Send in Your Wildlife Reports. The wildlife updates are the reason many have requested to be on the Illahee Community Update list. We will try to keep these updates coming, but we need your input. And, don’t hesitate to remind us as we receive many emails each day and sometimes important items get overlooked.
Bird Data Near Gilberton Creek. Vic Ulsh recently spoke with Kate Kuhlman of Great Peninsula Conservancy (GPC). GPC is working on potential grant opportunities which could lead to their acquisition of property at/near the mouth of Gilberton Creek. As you know, this creek was severely altered during last December’s major flood event. GPC already owns land along this creek. They are contemplating additional land with hopes of habitat restoration work. One area of information which they are looking for assistance is any bird inventory data, including shore birds, in this area. Might anyone in the Illahee Community have any insight on bird activity near Gilberton Creek? Please provide feedback to Vic Ulsh at (360) 479-6900 or firstname.lastname@example.org
How Many Salmon Were There In Illahee Creek? The other day we noted that the community was trying to restore salmon to near historic levels and someone asked whether Illahee Creek was a significant salmon stream and just what were the historic levels. The text below is the answer we provided and now others are trying to talk with other old timers to see what they remember. Let us know if you have any additional historical fish information or information of on whether Dr. Schutt had salmon in his reservoir.
When I got involved with Illahee Creek that was one of my first thoughts was what was this stream like before the area was settled. Was this small stream, that flows year round, ever a significant salmon stream?
It does have a history of people getting salmon from it. Ed Fischer, who is now 94 years old, tells about going to LaMotte Creek (Illahee Creek) to get salmon for his mother to smoke and can. Other old timers talk about residents filling up wagons with salmon from the creek. Dr. Ray Schutt (who started the Schutt clinic) put in a small dam on the creek, which then was referred to a Schutt Creek. (Seems like the creek was named by whoever lived at the mouth, until it was finally officially named Illahee Creek.) There were reports of lots of fish and deep pools along the creek corridor during those intervening years, though evidently not the salmon runs of the earlier years.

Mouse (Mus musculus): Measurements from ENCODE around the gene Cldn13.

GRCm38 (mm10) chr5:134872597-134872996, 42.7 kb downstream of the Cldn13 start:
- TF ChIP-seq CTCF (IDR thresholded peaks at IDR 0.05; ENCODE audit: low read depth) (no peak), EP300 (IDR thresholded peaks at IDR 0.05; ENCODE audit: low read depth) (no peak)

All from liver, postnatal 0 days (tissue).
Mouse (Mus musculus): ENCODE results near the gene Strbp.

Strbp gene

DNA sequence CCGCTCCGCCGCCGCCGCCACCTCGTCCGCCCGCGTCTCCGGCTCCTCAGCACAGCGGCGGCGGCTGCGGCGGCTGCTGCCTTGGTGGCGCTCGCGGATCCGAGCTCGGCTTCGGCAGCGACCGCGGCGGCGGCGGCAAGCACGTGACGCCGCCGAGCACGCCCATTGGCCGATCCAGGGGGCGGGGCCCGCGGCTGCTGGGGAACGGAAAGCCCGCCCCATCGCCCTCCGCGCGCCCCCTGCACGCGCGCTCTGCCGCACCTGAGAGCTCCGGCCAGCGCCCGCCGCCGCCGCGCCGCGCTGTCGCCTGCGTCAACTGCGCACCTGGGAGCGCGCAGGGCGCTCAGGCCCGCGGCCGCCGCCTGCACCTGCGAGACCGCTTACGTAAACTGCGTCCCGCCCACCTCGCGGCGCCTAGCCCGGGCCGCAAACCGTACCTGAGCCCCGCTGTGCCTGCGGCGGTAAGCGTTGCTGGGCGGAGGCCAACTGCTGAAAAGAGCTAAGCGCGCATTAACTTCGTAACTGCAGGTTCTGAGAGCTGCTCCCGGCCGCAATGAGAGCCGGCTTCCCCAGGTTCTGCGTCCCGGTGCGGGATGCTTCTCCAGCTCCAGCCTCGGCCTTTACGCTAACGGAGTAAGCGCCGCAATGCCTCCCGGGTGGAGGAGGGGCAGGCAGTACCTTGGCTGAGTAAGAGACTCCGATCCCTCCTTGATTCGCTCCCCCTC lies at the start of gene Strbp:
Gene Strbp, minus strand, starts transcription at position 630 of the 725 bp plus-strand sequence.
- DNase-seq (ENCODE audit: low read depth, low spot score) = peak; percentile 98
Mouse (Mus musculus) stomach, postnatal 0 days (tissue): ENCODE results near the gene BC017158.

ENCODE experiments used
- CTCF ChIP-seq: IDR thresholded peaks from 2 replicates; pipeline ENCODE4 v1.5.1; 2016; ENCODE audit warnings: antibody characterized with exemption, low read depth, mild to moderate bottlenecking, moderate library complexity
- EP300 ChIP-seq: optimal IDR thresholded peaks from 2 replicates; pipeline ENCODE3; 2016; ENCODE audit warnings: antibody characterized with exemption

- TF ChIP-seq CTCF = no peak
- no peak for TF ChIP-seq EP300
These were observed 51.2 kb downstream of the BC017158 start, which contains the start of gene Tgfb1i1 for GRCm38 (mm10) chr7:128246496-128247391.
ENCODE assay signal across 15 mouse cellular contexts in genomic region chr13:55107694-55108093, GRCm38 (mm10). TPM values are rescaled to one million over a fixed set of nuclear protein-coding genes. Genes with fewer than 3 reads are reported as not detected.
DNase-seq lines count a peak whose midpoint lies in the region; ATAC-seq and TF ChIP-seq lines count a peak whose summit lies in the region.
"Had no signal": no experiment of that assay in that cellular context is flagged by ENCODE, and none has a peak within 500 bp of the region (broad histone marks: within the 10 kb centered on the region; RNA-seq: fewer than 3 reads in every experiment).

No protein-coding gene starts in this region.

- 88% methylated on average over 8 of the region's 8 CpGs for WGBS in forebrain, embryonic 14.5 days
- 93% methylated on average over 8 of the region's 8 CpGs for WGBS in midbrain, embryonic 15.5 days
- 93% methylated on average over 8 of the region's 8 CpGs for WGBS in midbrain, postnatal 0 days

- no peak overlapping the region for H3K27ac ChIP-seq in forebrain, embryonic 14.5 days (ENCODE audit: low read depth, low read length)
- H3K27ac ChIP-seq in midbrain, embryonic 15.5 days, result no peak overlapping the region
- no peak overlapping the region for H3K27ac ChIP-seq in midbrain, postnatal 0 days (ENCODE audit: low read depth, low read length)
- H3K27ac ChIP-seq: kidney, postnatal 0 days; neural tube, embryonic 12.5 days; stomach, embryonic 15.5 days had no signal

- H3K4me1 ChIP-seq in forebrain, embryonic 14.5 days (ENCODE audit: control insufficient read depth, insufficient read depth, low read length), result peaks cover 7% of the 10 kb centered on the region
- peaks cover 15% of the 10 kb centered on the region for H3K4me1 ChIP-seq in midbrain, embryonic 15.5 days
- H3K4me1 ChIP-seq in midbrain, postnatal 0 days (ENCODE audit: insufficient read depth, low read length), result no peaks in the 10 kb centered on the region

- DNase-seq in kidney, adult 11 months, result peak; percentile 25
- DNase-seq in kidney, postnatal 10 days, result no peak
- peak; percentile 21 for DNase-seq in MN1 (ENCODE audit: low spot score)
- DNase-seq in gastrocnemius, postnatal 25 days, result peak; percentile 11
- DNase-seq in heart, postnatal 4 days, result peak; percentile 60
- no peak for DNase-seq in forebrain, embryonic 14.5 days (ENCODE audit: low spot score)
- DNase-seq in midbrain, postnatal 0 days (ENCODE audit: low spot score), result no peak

Illahee Road was put in in the 1930’s with two 36″ culverts which were noted by some as being salmon barriers. They were replaced in 1999 with a box culvert 14′ by 9′ which was slowly been filling up with sediment. During the December 3, 2007 storm the culvert filled up almost to the top and was recently cleaned out by the county.
I don’t think Illahee Creek was ever a big producer of salmon like some of the other creeks. Because it is a small stream it was likely very easy for early settlers to clean out the salmon. Ed Fischer said they would simply “scoop” the salmon out of the creek.
The salmon I have personally seen in the stream are chum and coho, and some pretty good sized ones at that. When the county cleaned out the culvert I got a chance to watch them move some of the coho fry from the upstream net past the work area and I, like the workers, were surprised by the numbers considering the Dec 3rd storms impact on the creek and culvert. Another of the old time residents who died a year ago and was in his 90’s was Meredith Jones, a sheet metal planner and estimator, who talked about watching steelhead follow spawning salmon to eat their eggs. Something that can only probably be seen in small streams like Illahee Creek.
I think the reason for it not being a top producer is of its small size and short length, coupled with the fact that it was probably decimated early on by the locals taking too many of the easily accessible fish.
There have been a number of fisheries biologists who have looked at Illahee Creek over the years. The latest was part of a National Fish and Wildlife Foundation grant. They recommended the Schutt dam be taken out or broken up. They said the sedimentation problems have filled up the pools necessary for good salmon habitat. And they recommended that beaver be used to help with getting more pools in the creek. We will soon get another report regarding getting control of the stormwater surges as part of a Department of Ecology grant. Lots of action for a small stream, but if we don’t do something we will end up with another road washout like happened with Gilberton Creek.
Owl Reports. We heard from residents near the 3rd Street wetland areas that they regularly see owls in the area, along with deer.
Squid Report. The squid being caught at the Illahee Community Dock the other night were plentiful, but small.
Cutthroat Jumping. Another report by a waterfront resident noted that cutthroat have been seen jumping along the shoreline.
Nudibranch at Brownsville Marina. This might be a new term for many. These are “soft-bodied, shell-less marine opisthobranch gastropod mollusks, which are noted for their often extraordinary colors and striking forms.” We saw one earlier this month at the Brownsville Marina and thought it worth including in this update, see attached photo. Jeff Adams of the UW Sea Grant program identified it for us as “Giant nudibranch – Dendronotus iris – to 12″ long,” and “…ideal underwater video subject, for either its feeding lunge at a tube-dwelling anemone or its entrancing dance in the water column, well off the bottom.” Picture credits go to Bob Stephens of Knoxville, Tenn who was on the boat with us and had his camera ready.